The three-level bunk beds were such that the prisoners could not sit upright on the lower or middle beds. They went through the day completely bent over. But the worst part was that there were not enough beds, and some prisoners were forced to sleep on the floor.
After 15 days, Kamalabadi and other prisoners of conscience were transferred to other prisons, but ordinary prisoners had to continue living under these insufferable conditions. Kamalabadi was sent to Evin Prison, where she served the rest of her sentence.
She has difficulty remembering how many times she was interrogated. But she does remember that in most cases she was interrogated while being blindfolded — a clear violation of her legal rights. How she was treated depended on the interrogator. Sometimes she was treated with respect, but at other times she was subjected to harsh treatment.
Solitary Confinement Kills the Senses
More than anything, what stays in her mind is her memory of solitary confinement. “For long periods of time we were in solitary confinement, in a cell with a closed door and with nothing in it,” Kamalabadi says. “I met friends at Evin who had become gravely ill because of solitary confinement. One person who had no record of illness before prison constantly lost conscious after being kept in solitary at Ward 209. Long [periods of] solitary confinement is absolutely inhumane.”
Kamalabadi holds a degree in developmental psychology from the Baha’i Institute of Higher Education (BIHE), and she says it was this that helped her survive solitary confinement. “In our school tests, the psychologists offered a lot of money to students so that they would participate in research projects,” she says. “They tied them to their beds and limited input to their five senses. But no student was able to take it for more than a few days. Solitary confinement is just like that. In solitary there is nothing to stimulate your five senses. I tried to keep my senses awake so I could survive.”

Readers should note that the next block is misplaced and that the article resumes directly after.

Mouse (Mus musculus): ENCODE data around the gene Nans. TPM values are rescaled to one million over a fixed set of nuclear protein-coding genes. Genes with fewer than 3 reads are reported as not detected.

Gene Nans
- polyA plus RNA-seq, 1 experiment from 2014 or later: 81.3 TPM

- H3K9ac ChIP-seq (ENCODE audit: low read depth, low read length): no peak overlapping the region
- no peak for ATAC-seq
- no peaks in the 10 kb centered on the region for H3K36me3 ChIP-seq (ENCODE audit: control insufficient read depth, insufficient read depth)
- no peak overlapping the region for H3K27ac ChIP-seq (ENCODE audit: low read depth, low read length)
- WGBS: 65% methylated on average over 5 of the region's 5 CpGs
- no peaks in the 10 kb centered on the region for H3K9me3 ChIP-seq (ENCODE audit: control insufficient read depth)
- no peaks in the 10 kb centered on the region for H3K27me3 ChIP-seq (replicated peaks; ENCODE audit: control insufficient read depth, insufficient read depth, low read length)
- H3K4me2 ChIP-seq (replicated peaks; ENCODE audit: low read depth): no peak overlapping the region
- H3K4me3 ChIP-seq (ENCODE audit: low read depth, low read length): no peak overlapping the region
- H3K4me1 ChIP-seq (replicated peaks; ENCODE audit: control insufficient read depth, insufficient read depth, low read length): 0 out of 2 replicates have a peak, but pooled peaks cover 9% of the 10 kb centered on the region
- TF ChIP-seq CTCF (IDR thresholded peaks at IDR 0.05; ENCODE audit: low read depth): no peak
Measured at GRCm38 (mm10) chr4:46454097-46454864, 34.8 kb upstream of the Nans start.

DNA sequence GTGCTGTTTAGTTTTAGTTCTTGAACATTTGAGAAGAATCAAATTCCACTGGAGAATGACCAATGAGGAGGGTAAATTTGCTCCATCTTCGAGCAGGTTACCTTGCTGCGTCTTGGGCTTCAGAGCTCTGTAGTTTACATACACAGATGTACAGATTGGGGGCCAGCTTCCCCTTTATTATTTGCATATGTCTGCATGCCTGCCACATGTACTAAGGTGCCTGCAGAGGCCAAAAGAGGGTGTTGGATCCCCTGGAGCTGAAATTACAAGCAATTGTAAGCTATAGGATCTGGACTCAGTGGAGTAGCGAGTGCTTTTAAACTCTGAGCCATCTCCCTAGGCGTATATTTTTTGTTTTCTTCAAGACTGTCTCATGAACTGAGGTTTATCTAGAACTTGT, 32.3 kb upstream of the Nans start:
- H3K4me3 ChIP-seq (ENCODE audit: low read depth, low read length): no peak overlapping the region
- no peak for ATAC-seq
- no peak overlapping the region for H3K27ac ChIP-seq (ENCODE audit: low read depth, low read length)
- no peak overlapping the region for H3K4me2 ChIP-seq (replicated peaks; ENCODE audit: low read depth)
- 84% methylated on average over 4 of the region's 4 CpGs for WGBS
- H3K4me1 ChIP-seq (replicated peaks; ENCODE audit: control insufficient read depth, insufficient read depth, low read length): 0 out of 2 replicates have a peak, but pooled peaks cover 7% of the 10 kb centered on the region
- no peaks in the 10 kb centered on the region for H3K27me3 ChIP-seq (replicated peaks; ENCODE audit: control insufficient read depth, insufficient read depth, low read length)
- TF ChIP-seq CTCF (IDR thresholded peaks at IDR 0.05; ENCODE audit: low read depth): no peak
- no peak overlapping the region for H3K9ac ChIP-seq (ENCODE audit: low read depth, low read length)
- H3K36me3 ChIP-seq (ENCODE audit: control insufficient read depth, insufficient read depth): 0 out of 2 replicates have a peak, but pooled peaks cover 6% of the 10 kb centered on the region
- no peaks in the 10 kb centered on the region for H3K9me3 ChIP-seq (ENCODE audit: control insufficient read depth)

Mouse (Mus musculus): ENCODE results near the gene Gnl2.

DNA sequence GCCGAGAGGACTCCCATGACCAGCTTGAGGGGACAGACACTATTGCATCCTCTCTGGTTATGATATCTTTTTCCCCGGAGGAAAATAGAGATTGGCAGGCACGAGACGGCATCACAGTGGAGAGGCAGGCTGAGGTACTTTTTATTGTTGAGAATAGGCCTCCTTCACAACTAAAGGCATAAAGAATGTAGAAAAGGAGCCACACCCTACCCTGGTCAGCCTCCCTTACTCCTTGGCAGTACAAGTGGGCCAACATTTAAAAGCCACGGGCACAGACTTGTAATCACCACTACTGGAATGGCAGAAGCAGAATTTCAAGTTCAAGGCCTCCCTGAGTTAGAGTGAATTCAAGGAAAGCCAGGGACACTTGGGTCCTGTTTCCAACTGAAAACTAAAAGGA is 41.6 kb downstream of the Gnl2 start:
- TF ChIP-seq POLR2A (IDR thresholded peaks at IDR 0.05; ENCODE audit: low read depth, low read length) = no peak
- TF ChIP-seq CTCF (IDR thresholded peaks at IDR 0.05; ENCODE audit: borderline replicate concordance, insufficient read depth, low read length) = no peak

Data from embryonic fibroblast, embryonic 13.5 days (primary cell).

She spent four months in a two-meter cell. She walked for hours within the confines of her cell, talked loudly to herself and tried to listen to any sound she could hear from outside her cell. “While I was trying to keep my senses awake, I tried to get to know myself anew, with all my positive and negative characteristics.”
A Gift from Prison
Kamalabadi believes that one of her most important achievements in prison was the “deep understanding of human beings,” something that she says would not necessarily have happened if she had not gone to prison. What really affected her was the experience of living closely and sympathetically with people who had different beliefs, thoughts and political views — again, something that does not happen easily outside prison.
“In prison,” she says, “we learned to somehow love each other and live with each other without allowing religion, beliefs and politics to affect our relations. We did not just tolerate each other but lived lovingly together. We felt we were members of the same family. Prisoners are deprived of the most valuable thing that a human being can have, i.e., freedom. Other inmates have paid the same cost. This creates an empathy that I believe can happen outside prison as well. All the hardships aside, I believe that one of the gifts I received from prison was that I got a chance to know myself and others at a deeper level.”
Inmates celebrated Christmas with a Christian inmate so that she would not feel lonely in prison. During the fasting month of Ramadan, Muslims invited people of other faiths to partake of their sundown meals to break their fast. And Muslims and non-Muslims alike partook in Baha’i meals at the end of their fasting days. This empathy made its way into the relationships between the families of prisoners as well. “This was one of my most beautiful experiences inside the prison,” says Kalamabadi. “It convinced me that my hope for the establishment of such relations on earth is possible.”